With frame 26 being fabricated of a thicker more robust material, such as brass or the like, the frame provides a sturdy structure forming the receptacles for receiving the cable plugs. Springs 28 being fabricated of a thinner springy material, such as beryllium copper or the like, provides a yielding structure for mounting in the panel opening, as well as gripping the plugs and the contact pins in H-shaped apertures 54. Moreover, the unbreached surface of the springs 28 provides shielding against emissions and radiations which the openings provided by the keying tabs 48, 48a may otherwise permit to pass.
FIG. 9 shows cable plug 18 to include a mating end face 82 having a plurality of passages 84 for receiving contact pins 20 from printed circuit board 22. The passages lead to a plurality of female terminals or contacts within the cable plug and which mate with the contact pins. Mating face 82 is defined by a face 86 mounted on a dielectric housing 88 of the cable plug.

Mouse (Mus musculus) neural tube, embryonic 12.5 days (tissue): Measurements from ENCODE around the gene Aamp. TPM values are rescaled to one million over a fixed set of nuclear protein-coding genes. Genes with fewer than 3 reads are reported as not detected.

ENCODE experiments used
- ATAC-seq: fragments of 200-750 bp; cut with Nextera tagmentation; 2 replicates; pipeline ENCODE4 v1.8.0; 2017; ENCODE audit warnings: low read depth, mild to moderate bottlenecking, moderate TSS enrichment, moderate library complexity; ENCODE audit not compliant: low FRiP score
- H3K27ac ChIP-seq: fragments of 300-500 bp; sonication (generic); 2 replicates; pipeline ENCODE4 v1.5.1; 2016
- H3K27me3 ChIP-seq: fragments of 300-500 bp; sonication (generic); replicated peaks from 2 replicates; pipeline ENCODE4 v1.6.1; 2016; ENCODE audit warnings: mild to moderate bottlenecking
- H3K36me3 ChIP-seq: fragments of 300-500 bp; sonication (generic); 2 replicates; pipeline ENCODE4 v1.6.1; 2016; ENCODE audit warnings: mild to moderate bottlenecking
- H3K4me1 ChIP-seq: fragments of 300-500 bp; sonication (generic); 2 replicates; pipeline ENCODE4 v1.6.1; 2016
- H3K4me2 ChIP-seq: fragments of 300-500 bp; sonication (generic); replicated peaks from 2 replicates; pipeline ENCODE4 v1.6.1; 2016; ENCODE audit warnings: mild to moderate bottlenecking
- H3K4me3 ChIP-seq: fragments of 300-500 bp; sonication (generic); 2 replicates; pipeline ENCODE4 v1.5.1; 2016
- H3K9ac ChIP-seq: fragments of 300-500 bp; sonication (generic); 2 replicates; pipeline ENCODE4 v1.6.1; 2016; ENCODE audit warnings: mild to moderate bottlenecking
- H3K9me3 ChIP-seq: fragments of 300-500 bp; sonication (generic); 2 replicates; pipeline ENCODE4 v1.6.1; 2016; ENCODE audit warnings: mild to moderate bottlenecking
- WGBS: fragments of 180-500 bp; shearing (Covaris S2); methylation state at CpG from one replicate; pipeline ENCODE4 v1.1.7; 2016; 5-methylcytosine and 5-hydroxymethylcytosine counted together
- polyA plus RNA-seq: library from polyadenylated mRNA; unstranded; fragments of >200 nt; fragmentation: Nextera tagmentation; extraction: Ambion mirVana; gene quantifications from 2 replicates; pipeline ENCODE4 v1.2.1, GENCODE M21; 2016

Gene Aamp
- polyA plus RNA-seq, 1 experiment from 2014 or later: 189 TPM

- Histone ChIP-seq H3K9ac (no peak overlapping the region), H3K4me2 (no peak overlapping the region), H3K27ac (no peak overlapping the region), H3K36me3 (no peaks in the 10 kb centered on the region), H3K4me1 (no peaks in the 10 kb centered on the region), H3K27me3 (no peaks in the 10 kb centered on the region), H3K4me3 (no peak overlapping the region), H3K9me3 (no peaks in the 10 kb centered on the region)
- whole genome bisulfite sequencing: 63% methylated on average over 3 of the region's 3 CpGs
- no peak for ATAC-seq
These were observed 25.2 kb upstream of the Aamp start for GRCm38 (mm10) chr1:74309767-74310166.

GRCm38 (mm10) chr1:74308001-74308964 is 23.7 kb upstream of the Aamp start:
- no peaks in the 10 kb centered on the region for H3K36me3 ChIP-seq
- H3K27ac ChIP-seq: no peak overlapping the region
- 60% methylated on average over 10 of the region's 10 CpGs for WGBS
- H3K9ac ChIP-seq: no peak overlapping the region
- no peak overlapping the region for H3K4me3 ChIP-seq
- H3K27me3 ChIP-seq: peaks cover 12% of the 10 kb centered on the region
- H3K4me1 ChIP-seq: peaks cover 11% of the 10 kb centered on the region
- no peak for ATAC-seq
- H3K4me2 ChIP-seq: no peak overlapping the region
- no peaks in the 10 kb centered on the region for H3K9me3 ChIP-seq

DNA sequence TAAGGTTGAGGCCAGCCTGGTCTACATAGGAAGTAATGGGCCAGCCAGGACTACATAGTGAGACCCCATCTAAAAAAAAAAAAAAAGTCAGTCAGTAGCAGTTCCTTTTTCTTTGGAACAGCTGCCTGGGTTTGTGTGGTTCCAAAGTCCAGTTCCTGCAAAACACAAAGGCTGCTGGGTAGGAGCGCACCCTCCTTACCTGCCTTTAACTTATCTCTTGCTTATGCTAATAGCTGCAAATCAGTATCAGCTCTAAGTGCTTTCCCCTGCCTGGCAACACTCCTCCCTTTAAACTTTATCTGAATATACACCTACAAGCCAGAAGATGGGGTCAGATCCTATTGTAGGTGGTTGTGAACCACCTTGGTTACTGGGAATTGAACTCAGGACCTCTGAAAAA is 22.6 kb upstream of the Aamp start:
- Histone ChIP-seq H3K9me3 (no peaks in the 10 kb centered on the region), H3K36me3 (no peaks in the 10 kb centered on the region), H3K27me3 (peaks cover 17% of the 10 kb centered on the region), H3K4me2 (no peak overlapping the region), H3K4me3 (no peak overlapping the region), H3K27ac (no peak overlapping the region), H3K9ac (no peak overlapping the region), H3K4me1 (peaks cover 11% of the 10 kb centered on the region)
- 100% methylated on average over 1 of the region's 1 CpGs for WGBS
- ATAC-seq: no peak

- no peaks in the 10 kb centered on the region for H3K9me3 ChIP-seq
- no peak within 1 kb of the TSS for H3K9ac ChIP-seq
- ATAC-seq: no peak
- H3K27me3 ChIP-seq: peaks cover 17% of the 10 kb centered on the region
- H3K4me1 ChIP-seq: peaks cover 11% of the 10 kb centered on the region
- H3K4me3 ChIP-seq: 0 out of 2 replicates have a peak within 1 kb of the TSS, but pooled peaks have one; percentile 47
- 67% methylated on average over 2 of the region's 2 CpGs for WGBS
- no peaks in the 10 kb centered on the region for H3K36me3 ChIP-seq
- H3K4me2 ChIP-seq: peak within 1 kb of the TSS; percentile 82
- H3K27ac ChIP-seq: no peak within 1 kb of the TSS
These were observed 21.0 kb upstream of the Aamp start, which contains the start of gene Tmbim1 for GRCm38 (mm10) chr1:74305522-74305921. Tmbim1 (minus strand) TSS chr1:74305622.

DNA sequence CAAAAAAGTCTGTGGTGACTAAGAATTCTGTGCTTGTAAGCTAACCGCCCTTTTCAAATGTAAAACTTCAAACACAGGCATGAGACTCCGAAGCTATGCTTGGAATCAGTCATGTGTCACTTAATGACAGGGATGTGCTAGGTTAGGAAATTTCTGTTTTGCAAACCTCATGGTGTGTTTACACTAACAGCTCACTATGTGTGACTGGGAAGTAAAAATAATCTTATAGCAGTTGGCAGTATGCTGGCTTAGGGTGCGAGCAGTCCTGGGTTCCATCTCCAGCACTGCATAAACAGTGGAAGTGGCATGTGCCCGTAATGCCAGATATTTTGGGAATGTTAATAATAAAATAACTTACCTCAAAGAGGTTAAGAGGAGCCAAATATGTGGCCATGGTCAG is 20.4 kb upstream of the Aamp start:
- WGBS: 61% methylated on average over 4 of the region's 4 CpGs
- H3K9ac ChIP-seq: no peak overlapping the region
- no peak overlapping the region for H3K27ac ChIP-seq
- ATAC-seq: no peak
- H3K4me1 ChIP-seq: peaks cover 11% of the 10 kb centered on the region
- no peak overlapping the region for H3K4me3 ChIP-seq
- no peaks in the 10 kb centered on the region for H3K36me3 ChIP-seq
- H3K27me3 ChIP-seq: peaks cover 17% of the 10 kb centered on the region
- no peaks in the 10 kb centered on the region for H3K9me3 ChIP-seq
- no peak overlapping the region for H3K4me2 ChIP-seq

Grounding shroud assembly 12 described above in relation to FIGS. 1-8 and cable plugs 18 include a unique keying system to prevent any given cable plug from being inserted into a wrong receptacle or side of grounding shroud assembly 12. More particularly, FIG. 10 shows that opposite sides of housing 88 of the cable plug is provided with a plurality of keying grooves 90. Face plate 86 is provided with a plurality of keying notches 92. The keying notches align with selected ones of keying grooves 90. For instance, in FIG. 9, keying grooves 92 at the top of face plate 86 are aligned with the outermost keying grooves 80 of the housing. However, keying notches 92 at the bottom of face plate 86 are aligned with the first and third keying grooves at the bottom of the housing, as looking from the left in the depiction. Therefore, the top of the cable plug may be keyed differently from the bottom of the cable plug.